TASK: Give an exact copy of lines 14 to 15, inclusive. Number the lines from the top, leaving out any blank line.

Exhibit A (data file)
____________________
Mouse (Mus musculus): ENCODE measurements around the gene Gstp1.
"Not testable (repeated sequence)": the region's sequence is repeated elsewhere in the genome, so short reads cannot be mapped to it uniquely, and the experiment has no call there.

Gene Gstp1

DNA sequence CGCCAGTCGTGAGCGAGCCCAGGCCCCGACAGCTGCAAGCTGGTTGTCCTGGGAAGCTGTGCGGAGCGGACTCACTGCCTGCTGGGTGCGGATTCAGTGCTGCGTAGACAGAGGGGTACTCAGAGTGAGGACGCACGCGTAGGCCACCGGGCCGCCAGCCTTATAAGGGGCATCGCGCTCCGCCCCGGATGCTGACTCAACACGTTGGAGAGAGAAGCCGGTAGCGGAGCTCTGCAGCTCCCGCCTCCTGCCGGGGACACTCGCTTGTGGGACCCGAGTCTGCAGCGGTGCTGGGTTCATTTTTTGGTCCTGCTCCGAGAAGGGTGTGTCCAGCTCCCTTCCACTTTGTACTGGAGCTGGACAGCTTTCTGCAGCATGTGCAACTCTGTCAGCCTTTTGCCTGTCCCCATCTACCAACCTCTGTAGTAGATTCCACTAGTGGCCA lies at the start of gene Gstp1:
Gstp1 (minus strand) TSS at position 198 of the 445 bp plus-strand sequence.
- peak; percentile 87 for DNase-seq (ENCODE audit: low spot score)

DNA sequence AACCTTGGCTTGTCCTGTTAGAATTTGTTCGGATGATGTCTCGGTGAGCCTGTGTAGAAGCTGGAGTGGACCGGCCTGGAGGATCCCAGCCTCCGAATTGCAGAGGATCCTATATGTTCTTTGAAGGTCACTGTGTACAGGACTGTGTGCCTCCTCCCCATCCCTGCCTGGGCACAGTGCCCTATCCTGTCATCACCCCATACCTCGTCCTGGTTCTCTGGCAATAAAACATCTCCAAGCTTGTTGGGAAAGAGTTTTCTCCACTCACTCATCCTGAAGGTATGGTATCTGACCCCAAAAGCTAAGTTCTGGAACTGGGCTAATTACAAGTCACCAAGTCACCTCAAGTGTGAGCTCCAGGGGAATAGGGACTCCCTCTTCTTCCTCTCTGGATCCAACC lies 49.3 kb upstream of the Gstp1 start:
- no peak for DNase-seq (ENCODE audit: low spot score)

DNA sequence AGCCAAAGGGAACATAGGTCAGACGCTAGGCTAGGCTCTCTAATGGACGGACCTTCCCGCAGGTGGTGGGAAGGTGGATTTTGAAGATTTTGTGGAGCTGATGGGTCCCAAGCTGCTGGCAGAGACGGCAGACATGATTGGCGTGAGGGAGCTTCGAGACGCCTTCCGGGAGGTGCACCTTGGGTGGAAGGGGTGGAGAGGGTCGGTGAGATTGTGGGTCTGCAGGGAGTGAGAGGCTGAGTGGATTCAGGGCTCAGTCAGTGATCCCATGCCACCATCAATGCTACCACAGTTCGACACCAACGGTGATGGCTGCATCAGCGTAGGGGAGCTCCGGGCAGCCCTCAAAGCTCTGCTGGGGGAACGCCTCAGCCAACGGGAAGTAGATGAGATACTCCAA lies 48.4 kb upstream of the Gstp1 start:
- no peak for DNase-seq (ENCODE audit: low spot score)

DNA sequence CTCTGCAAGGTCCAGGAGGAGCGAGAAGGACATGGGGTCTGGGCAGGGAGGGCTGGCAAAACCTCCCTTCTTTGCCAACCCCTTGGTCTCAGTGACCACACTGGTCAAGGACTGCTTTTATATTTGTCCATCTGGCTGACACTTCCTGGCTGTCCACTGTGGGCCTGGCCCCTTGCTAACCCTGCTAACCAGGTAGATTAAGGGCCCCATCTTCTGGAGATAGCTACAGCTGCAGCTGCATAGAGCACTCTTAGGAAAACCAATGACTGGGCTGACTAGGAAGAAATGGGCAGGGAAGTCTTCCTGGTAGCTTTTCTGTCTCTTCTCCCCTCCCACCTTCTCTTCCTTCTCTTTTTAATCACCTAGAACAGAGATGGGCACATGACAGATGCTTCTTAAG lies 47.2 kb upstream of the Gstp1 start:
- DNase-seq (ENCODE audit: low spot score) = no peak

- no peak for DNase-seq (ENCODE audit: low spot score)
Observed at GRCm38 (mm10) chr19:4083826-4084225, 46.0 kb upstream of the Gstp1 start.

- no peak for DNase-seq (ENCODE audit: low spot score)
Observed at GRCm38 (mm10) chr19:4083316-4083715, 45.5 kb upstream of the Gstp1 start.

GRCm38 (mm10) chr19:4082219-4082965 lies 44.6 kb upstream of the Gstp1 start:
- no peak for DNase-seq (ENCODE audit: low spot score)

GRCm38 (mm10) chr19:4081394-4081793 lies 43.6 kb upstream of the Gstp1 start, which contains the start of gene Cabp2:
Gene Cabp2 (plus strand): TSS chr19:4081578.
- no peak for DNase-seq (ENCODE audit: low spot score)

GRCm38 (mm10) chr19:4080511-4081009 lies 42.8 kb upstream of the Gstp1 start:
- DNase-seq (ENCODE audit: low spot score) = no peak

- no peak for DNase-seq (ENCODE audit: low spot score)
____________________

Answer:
Observed at GRCm38 (mm10) chr19:4083826-4084225, 46.0 kb upstream of the Gstp1 start.

- no peak for DNase-seq (ENCODE audit: low spot score)